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Capital Flows to Infrastructure Reunión Latinoamericana sobre el Financiamiento de la Infraestructura Mansoor Dailami World Bank Buenos Aires April 2004.

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Presentation on theme: "Capital Flows to Infrastructure Reunión Latinoamericana sobre el Financiamiento de la Infraestructura Mansoor Dailami World Bank Buenos Aires April 2004."— Presentation transcript:

1 Capital Flows to Infrastructure Reunión Latinoamericana sobre el Financiamiento de la Infraestructura Mansoor Dailami World Bank Buenos Aires April 2004

2 Overview  Recovery in private capital to developing countries  Steady decline in private capital flows to infrastructure Emerging frontiers in infrastructure finance - local-foreign blend, bond financing and scaling- up of multilateral role

3 $286 in 1997 $ billion $200 in 2003 Net private flows Private capital flows recovered in 2003 …but remain well below 1997 peak

4 $ billion Over longer-term, rotation from debt to equity Net equity flows Net debt flows

5 Economic fundamentals, creditworthiness, external liability position Investor preference, Narrowing of bond market spreads Easing of monetary policy, low interest rates, global economic recovery Increased investors’ risk appetite Favorable external market conditions Improved credit quality Drivers of private capital flow recovery subject to sudden shift sound progress cyclical in nature

6 External financing environment and domestic conditions led to spreads rally Developing country spreads Basis points Developing countries Brazil Basis points

7 Overview  Recovery in private capital to developing countries  Steady decline in private capital flows to infrastructure Emerging frontiers in infrastructure finance - local-foreign blend, bond financing and scaling- up of multilateral role

8 International investment in developing- country infrastructure has declined since 1997 $ billion Total international investment in developing country infrastructure East Asia Latin America

9 Due to domestic macroeconomic shocks, beginning with East Asian crisis Average regional credit quality, Credit rating (Moody’s) B1 Ba3 Ba2 Ba1 Baa3 Baa2 Baa1 Dec-1996Dec-1998Dec-2000Dec-2002 East Asia and Pacific Latin America and Caribbean

10 Since 2000, global industry shocks in telecoms and electricity Volatility (standard deviation) in stock market price indices, Stock market index Telecommunications US electricity Electricity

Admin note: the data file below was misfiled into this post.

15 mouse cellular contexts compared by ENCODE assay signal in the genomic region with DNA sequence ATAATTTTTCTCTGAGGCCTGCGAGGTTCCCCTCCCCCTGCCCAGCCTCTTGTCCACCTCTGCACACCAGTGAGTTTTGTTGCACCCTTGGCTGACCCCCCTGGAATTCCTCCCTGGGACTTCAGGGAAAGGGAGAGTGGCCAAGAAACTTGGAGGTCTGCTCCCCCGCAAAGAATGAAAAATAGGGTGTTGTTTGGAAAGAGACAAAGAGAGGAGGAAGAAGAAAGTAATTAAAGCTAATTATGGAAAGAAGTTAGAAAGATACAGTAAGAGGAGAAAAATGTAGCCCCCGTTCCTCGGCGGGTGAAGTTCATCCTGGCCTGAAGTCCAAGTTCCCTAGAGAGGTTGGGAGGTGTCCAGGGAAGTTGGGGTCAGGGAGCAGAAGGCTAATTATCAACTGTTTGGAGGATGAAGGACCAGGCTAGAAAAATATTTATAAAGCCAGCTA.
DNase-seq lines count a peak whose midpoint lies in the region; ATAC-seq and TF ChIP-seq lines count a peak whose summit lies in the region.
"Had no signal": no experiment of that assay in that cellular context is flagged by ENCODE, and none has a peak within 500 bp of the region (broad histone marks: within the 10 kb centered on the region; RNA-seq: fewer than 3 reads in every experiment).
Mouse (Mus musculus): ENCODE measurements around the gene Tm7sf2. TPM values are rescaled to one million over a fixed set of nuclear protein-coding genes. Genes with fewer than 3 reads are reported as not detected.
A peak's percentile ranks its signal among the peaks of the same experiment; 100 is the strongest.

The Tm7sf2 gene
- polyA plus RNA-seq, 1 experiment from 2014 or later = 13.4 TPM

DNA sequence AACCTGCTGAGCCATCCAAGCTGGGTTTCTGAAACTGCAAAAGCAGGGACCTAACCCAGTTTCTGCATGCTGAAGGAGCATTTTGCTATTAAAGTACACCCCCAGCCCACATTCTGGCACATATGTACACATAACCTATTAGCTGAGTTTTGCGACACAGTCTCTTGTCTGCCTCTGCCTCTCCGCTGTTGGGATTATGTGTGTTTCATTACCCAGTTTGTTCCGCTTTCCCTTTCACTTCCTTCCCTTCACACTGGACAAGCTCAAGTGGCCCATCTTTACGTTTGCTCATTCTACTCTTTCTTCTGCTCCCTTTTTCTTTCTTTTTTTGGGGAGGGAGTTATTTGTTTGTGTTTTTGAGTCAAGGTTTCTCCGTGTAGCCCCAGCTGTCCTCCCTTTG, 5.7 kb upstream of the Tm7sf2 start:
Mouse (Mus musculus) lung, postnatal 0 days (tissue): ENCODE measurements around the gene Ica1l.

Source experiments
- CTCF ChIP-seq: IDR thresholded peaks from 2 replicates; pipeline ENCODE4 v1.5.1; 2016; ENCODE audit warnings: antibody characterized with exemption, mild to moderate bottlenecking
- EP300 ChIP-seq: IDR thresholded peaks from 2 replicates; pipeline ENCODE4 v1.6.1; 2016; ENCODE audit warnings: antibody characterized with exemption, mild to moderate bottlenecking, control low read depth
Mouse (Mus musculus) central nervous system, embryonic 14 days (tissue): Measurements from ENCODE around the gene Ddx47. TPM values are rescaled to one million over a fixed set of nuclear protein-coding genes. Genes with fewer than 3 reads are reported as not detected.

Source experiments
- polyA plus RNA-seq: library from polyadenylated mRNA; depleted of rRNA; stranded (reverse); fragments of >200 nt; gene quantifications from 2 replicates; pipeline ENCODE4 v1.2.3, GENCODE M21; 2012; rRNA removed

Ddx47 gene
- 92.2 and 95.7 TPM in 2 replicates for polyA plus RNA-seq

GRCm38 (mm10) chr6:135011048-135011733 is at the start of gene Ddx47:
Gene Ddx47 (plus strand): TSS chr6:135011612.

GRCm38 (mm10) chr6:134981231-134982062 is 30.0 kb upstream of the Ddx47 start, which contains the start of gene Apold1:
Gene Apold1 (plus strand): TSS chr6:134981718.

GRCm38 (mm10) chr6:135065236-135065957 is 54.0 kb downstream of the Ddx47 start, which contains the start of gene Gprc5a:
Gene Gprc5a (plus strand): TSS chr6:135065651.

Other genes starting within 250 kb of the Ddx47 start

11 Increase in systemic risk of investing in telecoms and electricity (March 1, 2000 to March 1, 2003 Return on a particular sector index = a + b*return on world index + c*dummy + d*(dummy)*(return on world index) + error term, using daily observations (January 1, 1995 to November 11, 2003) Telecom US elect. Elect. Constant (a) (1.40)(0.19)(0.09) Return world index (b)0.94*0.37*0.50* (34.68)(8.78)(20.76) Dummy (c)0.00* (-3.11)(-0.96)(-1.25) Dummy*return world index (d) 0.23* 0.35*0.08 (6.21) (5.96) (2.29)

12 Overview  Recovery in private capital to developing countries  Steady decline in private capital flows to infrastructure Emerging frontiers in infrastructure finance - local-foreign blend, bond financing and scaling- up of multilateral role

13 Phases in infrastructure finance – historical perspective  Until mid-1980s – public-sector financing and vertically integrated utility model in the US provided stability to infrastructure finance  Late-1980s and 90s – deregulation and competition in mature markets and liberalization in the developing world. Prior stability lost.

14 Looking into the future - frontiers in infrastructure finance  Increasing trend towards blending of local and foreign financing. Local banks participating in loan syndicates, increased local bond market financing  Driven by structural change in international banking industry Development of local capital markets and local banks’ expertise and capability Example BLCP power project in Thailand Example Autopista Central toll road in Chile

15 Structural change in international bank lending - cross-border lending has stagnated, local operations have increased Lending of BIS-reporting banks to developing countries $ billion Total claims International claims Local claims 2003

16 Project bond financing has emerged, concentrated in telecommunications Bond financing for developing-country infrastructure, $ billion Telecoms Other sectors Since 1996, average issuance = $4.9 bn

17 Spreads on project bonds are lower than on sovereign bonds Comparison between EMBI and sample of 150 project-bonds Basis points Emerging-market sovereign bonds Project-bonds

18 As proportion of total external financing, bond issuance has risen Gross private debt flows to developing countries $ billion Banks Bonds

19 Investment grade issuers accounted for a bulk of bond issuance in 2003 $ billion Investment grade ($49bn) Non-investment grade ($37bn) Including Mys, Ind, Tha Including Rom, Dom, Mor

20 Multilateral commitments to infrastructure – decline in 90s…but evidence of pick-up Multilateral development bank commitments to infrastructure sectors, Billions of US dollars Decline concentrated in energy sector

21 Scaling-up by multilaterals is needed  World Bank launched Infrastructure Action Plan  Development of instruments to address political, currency, contractual and regulatory risks  Increasing focus on sub-sovereign public utilities (such as municipal utilities)

22 Concluding messages  International capital markets are not being sufficiently tapped (even at 1997 peak total private flows to developing-country infrastructure were 3.6% of int. issuance)  Need a strong institutional framework, to protect investors  Strengthen local capacity of local capital markets  Multilaterals have important role to play


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